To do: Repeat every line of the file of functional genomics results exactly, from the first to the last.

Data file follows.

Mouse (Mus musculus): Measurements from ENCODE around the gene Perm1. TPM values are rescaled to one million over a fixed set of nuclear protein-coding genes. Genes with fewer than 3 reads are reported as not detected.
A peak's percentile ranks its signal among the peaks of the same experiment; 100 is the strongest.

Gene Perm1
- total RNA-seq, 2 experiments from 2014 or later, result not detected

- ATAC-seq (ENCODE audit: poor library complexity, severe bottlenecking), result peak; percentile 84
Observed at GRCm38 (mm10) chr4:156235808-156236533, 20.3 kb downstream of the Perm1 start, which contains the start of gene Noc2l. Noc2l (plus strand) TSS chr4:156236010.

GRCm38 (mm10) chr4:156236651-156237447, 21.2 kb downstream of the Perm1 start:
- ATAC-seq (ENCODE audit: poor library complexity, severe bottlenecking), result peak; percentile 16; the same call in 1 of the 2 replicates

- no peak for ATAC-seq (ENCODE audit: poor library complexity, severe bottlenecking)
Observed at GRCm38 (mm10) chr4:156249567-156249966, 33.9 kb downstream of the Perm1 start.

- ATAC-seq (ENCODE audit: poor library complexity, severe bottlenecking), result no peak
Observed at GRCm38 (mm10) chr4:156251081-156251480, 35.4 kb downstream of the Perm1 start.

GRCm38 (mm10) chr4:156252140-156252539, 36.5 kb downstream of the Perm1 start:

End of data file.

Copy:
Mouse (Mus musculus): Measurements from ENCODE around the gene Perm1. TPM values are rescaled to one million over a fixed set of nuclear protein-coding genes. Genes with fewer than 3 reads are reported as not detected.
A peak's percentile ranks its signal among the peaks of the same experiment; 100 is the strongest.

Gene Perm1
- total RNA-seq, 2 experiments from 2014 or later, result not detected

- ATAC-seq (ENCODE audit: poor library complexity, severe bottlenecking), result peak; percentile 84
Observed at GRCm38 (mm10) chr4:156235808-156236533, 20.3 kb downstream of the Perm1 start, which contains the start of gene Noc2l. Noc2l (plus strand) TSS chr4:156236010.

GRCm38 (mm10) chr4:156236651-156237447, 21.2 kb downstream of the Perm1 start:
- ATAC-seq (ENCODE audit: poor library complexity, severe bottlenecking), result peak; percentile 16; the same call in 1 of the 2 replicates

- no peak for ATAC-seq (ENCODE audit: poor library complexity, severe bottlenecking)
Observed at GRCm38 (mm10) chr4:156249567-156249966, 33.9 kb downstream of the Perm1 start.

- ATAC-seq (ENCODE audit: poor library complexity, severe bottlenecking), result no peak
Observed at GRCm38 (mm10) chr4:156251081-156251480, 35.4 kb downstream of the Perm1 start.

GRCm38 (mm10) chr4:156252140-156252539, 36.5 kb downstream of the Perm1 start: